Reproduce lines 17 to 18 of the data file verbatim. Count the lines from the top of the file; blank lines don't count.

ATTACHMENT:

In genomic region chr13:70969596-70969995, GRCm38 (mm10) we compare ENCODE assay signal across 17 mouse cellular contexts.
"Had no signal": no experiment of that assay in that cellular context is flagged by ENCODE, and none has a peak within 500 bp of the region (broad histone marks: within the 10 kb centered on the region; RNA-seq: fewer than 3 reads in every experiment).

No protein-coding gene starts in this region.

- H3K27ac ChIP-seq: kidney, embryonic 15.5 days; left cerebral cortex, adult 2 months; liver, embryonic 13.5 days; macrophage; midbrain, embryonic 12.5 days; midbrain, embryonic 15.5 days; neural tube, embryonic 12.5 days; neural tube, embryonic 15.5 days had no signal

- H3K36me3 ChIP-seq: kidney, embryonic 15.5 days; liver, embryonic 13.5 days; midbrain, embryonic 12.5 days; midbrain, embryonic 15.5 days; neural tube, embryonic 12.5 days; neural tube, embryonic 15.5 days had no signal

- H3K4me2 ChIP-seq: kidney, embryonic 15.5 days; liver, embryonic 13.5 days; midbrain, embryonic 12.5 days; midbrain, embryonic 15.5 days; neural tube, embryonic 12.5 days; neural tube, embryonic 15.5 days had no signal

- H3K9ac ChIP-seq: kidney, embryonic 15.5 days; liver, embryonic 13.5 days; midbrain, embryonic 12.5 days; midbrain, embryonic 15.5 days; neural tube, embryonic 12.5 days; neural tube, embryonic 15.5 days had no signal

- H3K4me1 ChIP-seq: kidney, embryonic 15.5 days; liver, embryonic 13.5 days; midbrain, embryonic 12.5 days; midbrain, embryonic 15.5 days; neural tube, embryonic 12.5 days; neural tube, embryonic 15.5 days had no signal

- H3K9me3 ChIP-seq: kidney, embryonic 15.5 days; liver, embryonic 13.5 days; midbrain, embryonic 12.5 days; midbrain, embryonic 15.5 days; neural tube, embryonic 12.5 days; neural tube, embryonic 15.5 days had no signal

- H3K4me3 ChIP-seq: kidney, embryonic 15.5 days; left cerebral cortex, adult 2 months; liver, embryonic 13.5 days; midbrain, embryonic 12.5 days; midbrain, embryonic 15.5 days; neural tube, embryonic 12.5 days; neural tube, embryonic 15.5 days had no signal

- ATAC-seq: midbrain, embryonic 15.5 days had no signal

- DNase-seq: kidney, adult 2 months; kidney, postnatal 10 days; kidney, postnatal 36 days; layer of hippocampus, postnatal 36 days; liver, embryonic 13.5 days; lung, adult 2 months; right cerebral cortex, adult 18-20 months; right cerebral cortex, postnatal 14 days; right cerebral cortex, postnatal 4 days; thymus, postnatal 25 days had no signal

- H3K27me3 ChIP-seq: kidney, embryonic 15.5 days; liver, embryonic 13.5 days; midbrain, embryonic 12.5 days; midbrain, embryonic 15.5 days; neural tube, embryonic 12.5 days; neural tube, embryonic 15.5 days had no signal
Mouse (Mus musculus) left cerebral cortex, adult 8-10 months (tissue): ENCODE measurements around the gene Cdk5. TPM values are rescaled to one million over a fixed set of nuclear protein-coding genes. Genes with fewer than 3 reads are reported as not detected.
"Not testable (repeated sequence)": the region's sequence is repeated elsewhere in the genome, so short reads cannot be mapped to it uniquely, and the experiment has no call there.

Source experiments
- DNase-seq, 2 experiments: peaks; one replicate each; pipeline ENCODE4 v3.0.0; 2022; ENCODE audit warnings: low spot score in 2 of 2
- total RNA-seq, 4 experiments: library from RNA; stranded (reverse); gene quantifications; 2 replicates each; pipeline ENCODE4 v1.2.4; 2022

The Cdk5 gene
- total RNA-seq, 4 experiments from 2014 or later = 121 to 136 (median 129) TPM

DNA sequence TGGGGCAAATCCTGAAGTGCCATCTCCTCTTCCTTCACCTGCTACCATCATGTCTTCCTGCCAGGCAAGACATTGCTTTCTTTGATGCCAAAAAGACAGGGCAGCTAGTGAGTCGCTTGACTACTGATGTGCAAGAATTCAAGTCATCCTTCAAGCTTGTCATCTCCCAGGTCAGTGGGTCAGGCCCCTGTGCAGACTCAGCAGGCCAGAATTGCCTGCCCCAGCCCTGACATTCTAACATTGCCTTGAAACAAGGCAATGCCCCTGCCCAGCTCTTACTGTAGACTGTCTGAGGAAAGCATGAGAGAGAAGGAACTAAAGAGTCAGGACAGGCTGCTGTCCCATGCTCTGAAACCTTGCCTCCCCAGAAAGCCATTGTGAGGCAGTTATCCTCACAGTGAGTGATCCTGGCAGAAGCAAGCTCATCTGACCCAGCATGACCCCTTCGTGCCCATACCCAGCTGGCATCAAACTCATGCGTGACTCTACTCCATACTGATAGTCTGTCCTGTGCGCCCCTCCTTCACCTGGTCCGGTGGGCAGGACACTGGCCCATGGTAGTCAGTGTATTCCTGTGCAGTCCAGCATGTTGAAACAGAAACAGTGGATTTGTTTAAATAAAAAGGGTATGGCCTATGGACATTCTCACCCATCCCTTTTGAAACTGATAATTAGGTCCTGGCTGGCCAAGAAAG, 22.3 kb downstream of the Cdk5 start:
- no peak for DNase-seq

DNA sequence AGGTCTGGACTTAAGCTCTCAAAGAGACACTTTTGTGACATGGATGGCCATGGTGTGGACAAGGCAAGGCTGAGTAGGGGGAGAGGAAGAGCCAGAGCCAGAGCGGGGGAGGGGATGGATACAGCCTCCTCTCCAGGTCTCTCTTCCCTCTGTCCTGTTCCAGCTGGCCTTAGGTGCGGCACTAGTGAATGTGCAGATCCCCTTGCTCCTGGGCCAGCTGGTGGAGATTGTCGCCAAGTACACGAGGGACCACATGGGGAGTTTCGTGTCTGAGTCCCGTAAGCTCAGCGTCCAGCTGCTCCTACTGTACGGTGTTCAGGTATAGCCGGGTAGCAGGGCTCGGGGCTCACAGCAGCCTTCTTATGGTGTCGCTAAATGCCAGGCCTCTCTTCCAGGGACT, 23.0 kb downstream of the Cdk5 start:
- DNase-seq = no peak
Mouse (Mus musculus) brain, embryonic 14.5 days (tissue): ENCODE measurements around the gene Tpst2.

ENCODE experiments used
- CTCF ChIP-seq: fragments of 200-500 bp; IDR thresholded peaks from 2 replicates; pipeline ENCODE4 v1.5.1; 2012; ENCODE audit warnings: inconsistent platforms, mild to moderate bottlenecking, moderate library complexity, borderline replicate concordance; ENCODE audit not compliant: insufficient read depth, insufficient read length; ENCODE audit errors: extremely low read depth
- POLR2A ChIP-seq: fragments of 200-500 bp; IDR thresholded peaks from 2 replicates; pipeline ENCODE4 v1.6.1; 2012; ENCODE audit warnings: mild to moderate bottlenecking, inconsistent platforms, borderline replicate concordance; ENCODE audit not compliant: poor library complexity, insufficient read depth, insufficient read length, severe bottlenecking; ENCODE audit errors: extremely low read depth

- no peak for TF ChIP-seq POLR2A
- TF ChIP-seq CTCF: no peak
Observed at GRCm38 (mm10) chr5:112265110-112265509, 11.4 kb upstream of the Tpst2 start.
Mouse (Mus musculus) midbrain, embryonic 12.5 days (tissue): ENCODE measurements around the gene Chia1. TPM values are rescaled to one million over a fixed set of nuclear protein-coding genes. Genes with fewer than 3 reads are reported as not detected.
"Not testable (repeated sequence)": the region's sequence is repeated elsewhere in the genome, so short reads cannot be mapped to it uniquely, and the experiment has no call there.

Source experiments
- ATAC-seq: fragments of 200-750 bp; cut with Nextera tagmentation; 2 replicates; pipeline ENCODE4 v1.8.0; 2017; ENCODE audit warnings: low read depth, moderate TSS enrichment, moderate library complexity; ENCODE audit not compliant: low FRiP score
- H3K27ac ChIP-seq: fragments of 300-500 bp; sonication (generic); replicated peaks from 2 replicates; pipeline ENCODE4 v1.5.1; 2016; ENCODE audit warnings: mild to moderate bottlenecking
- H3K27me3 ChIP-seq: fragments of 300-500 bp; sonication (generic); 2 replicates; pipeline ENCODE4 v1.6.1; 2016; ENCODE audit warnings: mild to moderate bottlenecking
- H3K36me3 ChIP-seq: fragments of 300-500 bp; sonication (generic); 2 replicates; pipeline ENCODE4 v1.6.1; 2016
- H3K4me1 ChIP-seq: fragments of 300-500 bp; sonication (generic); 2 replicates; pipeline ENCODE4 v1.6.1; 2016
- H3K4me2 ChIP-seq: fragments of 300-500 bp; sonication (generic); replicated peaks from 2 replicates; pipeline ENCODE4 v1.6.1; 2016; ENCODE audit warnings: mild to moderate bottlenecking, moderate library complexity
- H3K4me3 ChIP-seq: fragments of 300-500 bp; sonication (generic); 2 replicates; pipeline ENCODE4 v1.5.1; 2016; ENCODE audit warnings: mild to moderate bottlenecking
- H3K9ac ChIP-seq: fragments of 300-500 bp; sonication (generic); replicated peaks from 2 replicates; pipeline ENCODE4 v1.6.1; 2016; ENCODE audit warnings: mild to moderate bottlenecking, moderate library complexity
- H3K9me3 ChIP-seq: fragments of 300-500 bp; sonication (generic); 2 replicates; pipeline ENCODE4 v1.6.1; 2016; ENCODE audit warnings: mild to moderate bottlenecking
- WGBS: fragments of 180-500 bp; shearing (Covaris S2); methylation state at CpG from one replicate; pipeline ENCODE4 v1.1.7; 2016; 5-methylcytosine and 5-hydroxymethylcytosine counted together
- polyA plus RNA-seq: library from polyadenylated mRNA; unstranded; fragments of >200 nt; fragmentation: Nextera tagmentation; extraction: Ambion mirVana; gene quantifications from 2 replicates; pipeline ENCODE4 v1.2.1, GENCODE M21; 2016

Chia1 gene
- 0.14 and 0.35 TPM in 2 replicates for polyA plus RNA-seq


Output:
- DNase-seq, 2 experiments: peaks; one replicate each; pipeline ENCODE4 v3.0.0; 2022; ENCODE audit warnings: low spot score in 2 of 2
- total RNA-seq, 4 experiments: library from RNA; stranded (reverse); gene quantifications; 2 replicates each; pipeline ENCODE4 v1.2.4; 2022